Feeds

Nvidia CEO says 'no' to x86 CPU biz

'Very, very clear' focus on GPUs

3 Big data security analytics techniques

Nvidia is not going to get into the x86 chip business, CEO Jen-Hsun Huang has stressed.

Claims that the company will offer its own PC CPU are off the mark, Huang said.

“Nvidia's strategy is very, very clear," he said in an interview with Cnet. "I'm very straightforward about it. Right now, more than ever, we have to focus on visual and parallel computing.

That means graphics and running complex scientific and engineering code on graphics chips.

"Our strategy is to proliferate the GPU into all kinds of platforms for growth," he added. "GPUs in servers for parallel computing, for supercomputing. And cloud computing with our GPU is a fabulous growth opportunity – and streaming video.”

Claims that Nvidia will sell x86 CPUs come largely from market watcher Doug Freedman of AmTech. Last week, Freedman said Nvidia has to be considering such a move "by necessity to preserve both GPU and chipset revenue".

Intel is developing a standalone GPU, 'Larrabee'. It's also building graphics cores into CPUs, reducing system logic chipsets to mere I/O handles and thus leaving little room for Nvidia's integrated chipsets. AMD is planning to do the same thing. As this approach matures, it will reduce demand for high-end chipsets too, further eroding Nvidia's ability to compete effectively in the chipset market.

It's only options, then: get out of the business altogether, or start offering CPU+GPU chips of its own. Freedman favours the latter approach, but others have suggested the former.

Huang's comments suggest the second party may be correct. Nvidia has been understandably cautious about letting slip that the chipset business may not be one it sees itself participating in the long term, but this is the closest it has come.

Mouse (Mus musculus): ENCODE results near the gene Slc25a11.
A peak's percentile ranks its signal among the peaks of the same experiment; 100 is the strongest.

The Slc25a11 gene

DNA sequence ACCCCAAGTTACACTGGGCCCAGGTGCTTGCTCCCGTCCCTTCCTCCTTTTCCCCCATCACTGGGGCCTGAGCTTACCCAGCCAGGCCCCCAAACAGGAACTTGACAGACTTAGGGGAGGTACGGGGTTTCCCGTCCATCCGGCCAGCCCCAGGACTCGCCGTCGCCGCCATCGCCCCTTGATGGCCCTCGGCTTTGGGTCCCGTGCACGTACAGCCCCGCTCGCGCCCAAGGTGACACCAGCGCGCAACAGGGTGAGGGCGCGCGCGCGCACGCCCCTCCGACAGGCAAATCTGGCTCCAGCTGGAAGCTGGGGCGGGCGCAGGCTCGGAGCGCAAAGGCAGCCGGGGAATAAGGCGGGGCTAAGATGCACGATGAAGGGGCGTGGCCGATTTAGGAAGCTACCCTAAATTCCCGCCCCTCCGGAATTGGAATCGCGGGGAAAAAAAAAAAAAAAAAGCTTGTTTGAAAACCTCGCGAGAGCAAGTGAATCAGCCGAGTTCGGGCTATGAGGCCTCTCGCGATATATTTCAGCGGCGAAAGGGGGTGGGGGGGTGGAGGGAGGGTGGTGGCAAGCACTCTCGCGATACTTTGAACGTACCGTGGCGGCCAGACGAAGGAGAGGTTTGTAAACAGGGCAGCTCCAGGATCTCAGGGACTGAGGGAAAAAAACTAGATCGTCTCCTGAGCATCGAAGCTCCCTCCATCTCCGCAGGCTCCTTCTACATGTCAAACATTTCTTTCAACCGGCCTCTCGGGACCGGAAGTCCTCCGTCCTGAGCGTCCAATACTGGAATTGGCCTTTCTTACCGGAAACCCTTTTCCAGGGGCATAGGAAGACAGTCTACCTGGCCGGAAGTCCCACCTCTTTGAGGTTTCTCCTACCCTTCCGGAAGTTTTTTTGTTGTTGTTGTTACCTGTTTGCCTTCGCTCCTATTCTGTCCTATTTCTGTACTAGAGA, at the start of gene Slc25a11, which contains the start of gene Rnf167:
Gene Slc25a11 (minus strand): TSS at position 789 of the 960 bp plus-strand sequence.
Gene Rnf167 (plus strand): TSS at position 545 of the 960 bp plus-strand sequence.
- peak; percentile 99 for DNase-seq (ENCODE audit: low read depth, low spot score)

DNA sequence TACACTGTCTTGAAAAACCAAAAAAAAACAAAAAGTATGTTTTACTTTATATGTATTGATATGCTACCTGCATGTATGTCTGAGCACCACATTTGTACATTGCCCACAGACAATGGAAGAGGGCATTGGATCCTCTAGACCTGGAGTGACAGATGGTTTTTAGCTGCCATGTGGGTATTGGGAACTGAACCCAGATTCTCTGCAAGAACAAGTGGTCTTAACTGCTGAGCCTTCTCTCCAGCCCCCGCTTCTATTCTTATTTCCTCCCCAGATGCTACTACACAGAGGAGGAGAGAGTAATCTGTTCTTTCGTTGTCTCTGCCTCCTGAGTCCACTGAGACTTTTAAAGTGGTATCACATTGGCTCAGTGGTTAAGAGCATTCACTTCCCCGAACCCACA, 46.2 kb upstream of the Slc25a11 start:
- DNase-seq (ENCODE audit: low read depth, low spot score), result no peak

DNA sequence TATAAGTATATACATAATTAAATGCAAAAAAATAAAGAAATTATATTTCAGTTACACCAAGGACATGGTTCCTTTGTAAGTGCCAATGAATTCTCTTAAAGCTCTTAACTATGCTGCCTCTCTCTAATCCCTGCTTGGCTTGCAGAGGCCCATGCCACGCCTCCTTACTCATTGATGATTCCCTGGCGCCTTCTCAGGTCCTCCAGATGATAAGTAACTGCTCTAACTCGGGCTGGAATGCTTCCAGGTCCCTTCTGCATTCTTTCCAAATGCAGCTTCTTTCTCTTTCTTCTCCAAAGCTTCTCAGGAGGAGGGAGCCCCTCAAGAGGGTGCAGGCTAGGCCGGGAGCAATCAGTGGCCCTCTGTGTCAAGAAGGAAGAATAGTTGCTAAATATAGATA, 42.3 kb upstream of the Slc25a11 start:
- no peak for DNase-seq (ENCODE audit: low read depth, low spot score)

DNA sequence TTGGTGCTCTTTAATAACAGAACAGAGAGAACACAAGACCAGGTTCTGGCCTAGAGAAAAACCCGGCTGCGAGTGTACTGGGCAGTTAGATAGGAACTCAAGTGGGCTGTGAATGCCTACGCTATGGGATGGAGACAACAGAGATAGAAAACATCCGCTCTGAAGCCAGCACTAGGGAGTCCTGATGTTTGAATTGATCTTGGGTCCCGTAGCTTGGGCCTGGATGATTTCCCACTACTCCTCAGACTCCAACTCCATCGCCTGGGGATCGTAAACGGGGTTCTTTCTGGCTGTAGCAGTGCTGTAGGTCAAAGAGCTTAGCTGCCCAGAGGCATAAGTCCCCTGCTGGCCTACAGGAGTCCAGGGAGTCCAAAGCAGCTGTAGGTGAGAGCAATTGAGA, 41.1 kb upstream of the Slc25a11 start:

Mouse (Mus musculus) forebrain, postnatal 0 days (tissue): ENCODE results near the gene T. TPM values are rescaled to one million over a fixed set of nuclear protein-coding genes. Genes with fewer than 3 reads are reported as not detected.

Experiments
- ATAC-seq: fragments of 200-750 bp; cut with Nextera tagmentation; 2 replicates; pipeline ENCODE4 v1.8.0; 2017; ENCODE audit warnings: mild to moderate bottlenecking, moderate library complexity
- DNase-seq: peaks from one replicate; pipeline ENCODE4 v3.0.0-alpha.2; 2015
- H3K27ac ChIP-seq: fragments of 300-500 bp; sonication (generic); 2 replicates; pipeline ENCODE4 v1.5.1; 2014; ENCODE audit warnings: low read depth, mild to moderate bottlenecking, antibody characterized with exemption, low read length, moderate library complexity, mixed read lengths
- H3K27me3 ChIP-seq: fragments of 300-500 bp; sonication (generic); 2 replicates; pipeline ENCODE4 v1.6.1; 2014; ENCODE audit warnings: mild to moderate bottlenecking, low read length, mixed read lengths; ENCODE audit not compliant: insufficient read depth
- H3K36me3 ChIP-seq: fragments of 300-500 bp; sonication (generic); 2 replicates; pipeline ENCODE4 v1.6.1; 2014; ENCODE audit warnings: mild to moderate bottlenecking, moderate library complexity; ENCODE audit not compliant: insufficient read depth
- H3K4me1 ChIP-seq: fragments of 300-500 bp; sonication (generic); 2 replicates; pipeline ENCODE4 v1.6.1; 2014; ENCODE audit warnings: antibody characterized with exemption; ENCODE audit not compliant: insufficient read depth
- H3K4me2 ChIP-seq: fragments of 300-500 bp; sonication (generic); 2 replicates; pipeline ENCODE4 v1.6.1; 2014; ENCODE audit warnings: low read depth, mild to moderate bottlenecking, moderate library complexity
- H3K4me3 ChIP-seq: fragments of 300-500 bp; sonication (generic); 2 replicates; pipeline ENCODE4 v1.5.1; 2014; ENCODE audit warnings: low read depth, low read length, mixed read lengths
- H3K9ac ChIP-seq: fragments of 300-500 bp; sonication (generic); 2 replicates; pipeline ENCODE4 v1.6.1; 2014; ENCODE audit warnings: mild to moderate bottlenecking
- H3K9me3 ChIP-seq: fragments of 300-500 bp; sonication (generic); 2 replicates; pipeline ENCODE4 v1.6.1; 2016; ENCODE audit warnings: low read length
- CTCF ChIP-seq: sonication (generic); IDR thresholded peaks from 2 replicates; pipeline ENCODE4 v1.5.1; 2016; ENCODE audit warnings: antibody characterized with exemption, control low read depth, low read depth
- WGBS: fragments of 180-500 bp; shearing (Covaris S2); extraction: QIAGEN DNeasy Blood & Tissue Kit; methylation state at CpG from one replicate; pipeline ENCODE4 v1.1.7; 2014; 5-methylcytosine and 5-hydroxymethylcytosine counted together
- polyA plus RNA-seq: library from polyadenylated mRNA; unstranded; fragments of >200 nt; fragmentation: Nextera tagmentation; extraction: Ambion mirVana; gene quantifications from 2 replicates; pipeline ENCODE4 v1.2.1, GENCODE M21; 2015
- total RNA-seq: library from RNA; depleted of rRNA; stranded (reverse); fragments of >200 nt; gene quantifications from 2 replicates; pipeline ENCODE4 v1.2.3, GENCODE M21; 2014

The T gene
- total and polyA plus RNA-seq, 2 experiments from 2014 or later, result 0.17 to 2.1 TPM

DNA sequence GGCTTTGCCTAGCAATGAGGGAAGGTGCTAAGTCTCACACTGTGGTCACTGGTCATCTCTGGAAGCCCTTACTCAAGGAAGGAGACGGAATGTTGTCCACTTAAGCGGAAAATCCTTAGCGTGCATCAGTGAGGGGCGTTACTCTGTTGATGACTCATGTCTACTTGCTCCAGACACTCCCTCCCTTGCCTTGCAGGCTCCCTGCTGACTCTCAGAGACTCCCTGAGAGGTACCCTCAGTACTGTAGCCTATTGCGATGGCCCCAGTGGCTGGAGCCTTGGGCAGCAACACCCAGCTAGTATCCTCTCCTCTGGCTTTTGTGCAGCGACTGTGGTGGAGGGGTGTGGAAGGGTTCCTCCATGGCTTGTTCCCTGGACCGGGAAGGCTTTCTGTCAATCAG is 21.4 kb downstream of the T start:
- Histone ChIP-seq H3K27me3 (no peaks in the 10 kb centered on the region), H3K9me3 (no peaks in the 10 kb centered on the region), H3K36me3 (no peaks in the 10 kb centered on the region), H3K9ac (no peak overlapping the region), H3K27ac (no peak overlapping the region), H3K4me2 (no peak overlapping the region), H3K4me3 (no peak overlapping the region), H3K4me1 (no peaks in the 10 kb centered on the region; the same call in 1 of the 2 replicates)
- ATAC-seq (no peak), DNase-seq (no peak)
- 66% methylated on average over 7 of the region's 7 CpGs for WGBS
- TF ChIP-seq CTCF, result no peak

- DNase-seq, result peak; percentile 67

"Getting our GPUs into the lowest power platforms we can imagine and driving mobile computing with it" is also a goal, Huang said - one that ties into that 'GPU first and foremost' strategy. ®

SANS - Survey on application security programs

More from The Register

next story
Leaked pics show EMBIGGENED iPhone 6 screen
Fat-fingered fanbois rejoice over Chinternet snaps
Oh no, Joe: WinPhone users already griping over 8.1 mega-update
Hang on. Which bit of Developer Preview don't you understand?
Microsoft lobs pre-release Windows Phone 8.1 at devs who dare
App makers can load it before anyone else, but if they do they're stuck with it
True optical zoom coming to HTC smartphone cameras
Time to ditch that heavy DSLR? Maybe in a year, year and a half
Rounded corners? Pah! Amazon's '3D phone has eye-tracking tech'
Now THAT'S what we call a proper new feature
Feast your PUNY eyes on highest resolution phone display EVER
Too much pixel dust for your strained eyeballs to handle
Zucker punched: Google gobbles Facebook-wooed Titan Aerospace
Up, up and away in my beautiful balloon flying broadband-bot
Leaked photos may indicate slimmer next-generation iPad
Will iPad Air evolve into iPad Helium?
US mobile firms cave on kill switch, agree to install anti-theft code
Slow and kludgy rollout will protect corporate profits
prev story

Whitepapers

SANS - Survey on application security programs
In this whitepaper learn about the state of application security programs and practices of 488 surveyed respondents, and discover how mature and effective these programs are.
Combat fraud and increase customer satisfaction
Based on their experience using HP ArcSight Enterprise Security Manager for IT security operations, Finansbank moved to HP ArcSight ESM for fraud management.
The benefits of software based PBX
Why you should break free from your proprietary PBX and how to leverage your existing server hardware.
Top three mobile application threats
Learn about three of the top mobile application security threats facing businesses today and recommendations on how to mitigate the risk.
3 Big data security analytics techniques
Applying these Big Data security analytics techniques can help you make your business safer by detecting attacks early, before significant damage is done.